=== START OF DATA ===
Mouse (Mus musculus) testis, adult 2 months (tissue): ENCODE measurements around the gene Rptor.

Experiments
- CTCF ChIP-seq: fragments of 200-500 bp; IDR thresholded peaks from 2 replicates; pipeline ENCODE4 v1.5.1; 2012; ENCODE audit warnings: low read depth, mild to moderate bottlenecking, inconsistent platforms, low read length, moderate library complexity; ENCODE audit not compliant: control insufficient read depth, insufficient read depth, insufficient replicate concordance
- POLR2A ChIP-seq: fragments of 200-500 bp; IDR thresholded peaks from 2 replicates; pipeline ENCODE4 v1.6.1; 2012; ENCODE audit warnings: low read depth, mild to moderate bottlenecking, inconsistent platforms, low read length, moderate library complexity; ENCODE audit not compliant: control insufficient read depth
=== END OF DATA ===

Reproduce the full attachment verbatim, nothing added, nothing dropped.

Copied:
Mouse (Mus musculus) testis, adult 2 months (tissue): ENCODE measurements around the gene Rptor.

Experiments
- CTCF ChIP-seq: fragments of 200-500 bp; IDR thresholded peaks from 2 replicates; pipeline ENCODE4 v1.5.1; 2012; ENCODE audit warnings: low read depth, mild to moderate bottlenecking, inconsistent platforms, low read length, moderate library complexity; ENCODE audit not compliant: control insufficient read depth, insufficient read depth, insufficient replicate concordance
- POLR2A ChIP-seq: fragments of 200-500 bp; IDR thresholded peaks from 2 replicates; pipeline ENCODE4 v1.6.1; 2012; ENCODE audit warnings: low read depth, mild to moderate bottlenecking, inconsistent platforms, low read length, moderate library complexity; ENCODE audit not compliant: control insufficient read depth